This can be attributed to the fact that none of the characters ever saw any positive role models. With a father “swaying about on uncertain legs” (Crane 16) and a mother that “drank whiskey all Friday morning” (Crane 35), the tenement children are taught that alcohol serves as an inevitable vice and that violence exists in all disagreements as a result. Just as the male characters in the novel learned to fight as a way to establish their dominance, Maggie turns to prostituion as a way to gain control. Although her involvement in the sex industry seems to be pre-destined, her inclination to improve her social standing is what leads her there.

With this, Crane contributes to a conversation regarding the intersection of gender and social mobility. While female sexuality, and their assumed purity, is traditionally viewed as something to preserve and idolize, this viewpoint is another designation of class. Middle and upper class women are afforded the privilege of maintaining their modesty as they exist in separate roles and separate spheres than Maggie:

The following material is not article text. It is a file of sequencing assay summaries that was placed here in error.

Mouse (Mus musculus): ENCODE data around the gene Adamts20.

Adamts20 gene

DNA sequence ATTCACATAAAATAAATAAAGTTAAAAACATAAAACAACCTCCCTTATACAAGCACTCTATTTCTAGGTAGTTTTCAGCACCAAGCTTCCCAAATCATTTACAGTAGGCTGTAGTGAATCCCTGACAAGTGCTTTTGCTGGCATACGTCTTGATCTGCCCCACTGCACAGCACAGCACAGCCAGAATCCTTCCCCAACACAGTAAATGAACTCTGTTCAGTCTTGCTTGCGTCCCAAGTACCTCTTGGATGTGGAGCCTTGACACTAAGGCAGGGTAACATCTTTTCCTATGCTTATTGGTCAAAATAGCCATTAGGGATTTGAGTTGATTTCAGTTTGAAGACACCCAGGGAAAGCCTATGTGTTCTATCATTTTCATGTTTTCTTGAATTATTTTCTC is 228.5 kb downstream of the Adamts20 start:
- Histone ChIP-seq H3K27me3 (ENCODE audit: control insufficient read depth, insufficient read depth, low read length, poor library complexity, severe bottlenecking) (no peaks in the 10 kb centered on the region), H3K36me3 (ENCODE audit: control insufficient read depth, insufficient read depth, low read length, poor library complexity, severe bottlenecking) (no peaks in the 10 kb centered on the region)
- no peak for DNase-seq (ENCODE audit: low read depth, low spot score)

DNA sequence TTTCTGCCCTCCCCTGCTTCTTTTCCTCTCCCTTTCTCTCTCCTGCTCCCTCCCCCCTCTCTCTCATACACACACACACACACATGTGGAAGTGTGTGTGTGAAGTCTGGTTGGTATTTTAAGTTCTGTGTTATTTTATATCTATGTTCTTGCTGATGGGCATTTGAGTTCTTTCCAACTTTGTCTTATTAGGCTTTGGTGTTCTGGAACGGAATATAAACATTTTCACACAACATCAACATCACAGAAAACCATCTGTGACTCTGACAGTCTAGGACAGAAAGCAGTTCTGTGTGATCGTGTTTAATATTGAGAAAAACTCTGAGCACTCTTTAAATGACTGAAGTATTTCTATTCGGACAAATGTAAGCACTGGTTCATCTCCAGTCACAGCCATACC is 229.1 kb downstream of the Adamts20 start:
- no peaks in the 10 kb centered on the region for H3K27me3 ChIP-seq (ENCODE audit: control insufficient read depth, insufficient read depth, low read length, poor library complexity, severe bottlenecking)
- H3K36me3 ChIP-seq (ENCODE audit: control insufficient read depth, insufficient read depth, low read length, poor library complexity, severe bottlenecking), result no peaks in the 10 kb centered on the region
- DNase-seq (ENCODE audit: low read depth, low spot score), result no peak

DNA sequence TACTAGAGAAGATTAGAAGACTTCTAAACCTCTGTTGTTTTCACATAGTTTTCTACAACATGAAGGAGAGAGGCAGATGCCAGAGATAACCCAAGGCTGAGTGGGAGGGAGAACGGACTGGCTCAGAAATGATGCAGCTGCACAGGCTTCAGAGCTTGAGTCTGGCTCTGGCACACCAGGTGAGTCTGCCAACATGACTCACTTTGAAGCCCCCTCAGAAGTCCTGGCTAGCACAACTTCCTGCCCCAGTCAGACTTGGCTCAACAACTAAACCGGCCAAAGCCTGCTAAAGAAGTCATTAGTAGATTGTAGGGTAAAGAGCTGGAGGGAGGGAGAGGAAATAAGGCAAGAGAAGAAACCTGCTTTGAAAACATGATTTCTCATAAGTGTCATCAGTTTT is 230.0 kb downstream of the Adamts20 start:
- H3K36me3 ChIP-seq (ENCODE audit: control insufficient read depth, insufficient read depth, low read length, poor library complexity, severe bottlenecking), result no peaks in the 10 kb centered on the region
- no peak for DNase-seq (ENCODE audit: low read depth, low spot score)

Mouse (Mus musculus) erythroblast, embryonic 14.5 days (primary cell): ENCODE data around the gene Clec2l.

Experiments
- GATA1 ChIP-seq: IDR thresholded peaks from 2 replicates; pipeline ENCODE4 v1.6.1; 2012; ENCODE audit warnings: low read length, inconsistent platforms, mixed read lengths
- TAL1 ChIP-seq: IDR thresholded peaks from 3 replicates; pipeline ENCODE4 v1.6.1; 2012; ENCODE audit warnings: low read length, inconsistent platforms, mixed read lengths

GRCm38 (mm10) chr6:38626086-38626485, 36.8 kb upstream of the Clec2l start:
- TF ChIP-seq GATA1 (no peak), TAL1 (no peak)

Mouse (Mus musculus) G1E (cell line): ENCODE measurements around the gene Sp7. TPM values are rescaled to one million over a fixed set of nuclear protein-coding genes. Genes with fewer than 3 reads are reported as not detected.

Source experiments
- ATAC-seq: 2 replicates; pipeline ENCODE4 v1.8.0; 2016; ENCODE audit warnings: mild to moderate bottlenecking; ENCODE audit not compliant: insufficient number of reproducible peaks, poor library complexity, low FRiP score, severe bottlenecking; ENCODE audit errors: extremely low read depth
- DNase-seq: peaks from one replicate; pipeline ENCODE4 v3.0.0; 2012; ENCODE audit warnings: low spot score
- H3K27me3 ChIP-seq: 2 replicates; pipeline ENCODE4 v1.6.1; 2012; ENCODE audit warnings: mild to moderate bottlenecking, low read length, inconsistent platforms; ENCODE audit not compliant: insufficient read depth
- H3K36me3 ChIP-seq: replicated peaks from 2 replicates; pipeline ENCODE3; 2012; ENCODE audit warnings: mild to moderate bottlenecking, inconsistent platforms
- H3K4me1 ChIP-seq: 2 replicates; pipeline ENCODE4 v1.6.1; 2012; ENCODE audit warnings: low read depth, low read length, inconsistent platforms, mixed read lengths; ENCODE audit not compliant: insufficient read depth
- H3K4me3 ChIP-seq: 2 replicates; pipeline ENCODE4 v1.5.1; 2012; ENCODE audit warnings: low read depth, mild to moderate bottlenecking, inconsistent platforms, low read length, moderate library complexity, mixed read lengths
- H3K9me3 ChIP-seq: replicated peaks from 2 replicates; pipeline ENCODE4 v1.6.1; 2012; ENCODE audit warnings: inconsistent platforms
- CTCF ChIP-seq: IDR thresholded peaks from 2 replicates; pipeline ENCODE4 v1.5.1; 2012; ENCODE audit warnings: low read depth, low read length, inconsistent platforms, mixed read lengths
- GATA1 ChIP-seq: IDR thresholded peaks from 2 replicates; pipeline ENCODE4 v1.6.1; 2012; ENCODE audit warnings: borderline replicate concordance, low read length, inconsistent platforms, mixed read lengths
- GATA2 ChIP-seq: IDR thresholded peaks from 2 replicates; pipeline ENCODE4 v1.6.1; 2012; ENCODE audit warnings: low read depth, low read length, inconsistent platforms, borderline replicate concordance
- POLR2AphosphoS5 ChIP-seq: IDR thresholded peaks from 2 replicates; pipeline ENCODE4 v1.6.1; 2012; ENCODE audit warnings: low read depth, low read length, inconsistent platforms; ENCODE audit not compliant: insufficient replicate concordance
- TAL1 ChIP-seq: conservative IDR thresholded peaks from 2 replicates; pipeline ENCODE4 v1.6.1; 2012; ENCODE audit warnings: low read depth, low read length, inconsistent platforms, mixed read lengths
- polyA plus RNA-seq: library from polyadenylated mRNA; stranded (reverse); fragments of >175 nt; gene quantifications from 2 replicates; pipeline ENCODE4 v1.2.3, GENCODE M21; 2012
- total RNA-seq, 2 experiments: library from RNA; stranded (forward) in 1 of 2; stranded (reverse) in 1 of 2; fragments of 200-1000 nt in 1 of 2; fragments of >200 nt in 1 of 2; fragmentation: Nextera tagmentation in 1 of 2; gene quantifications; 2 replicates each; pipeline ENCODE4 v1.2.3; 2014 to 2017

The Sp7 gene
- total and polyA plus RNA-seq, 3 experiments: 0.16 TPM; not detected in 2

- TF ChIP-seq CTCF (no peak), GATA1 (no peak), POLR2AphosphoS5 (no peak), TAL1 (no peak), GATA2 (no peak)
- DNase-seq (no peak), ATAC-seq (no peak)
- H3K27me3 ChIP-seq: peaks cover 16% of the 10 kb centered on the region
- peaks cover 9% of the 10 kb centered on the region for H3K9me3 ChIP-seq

The sexual ethics of the slum are misunderstood: there is a portion of Crane’s Bowery that has no prohibition against premarital sex. The girl’s inner experience is misrepresented: because her values do not correspond to those of the middle class. Maggie experiences no temptation, no sense of sin, and no remorse for her sexual activity; rather, she is awed by a tough because he is, in her ethics, a moral exemplar (Gandal 760). 

The ethical disparities between lower and upper classes exist to provide an inescapable barrier to women in Maggie’s situation. Her sexual activity makes her unmarketable to upper class men. However, as seen in Pete’s experience, sexual activity does little to limit a man’s social mobility. 

Limited by her gender, Maggie recognizes that she needs to learn a certain script to successfully move from class to class. Prostituion presents her with the opportunity to interact with members of the middle and upper class so she can learn how to fit in and present herself as one of them. However, she is limited by her social imaginary in believing that this will best improve her social standing as, “in late nineteenth-century America, the ‘grotesque female’…was most clearly visible in the figure of the prostitute” (Irving 32).  Maggie’s turning to prostitution relies less on sexuality and more on a quest for power. Crane explores the role of power and how it affects a young woman’s social mobility by arguing that while power comes in many different forms, it is always negotiated and never absolute.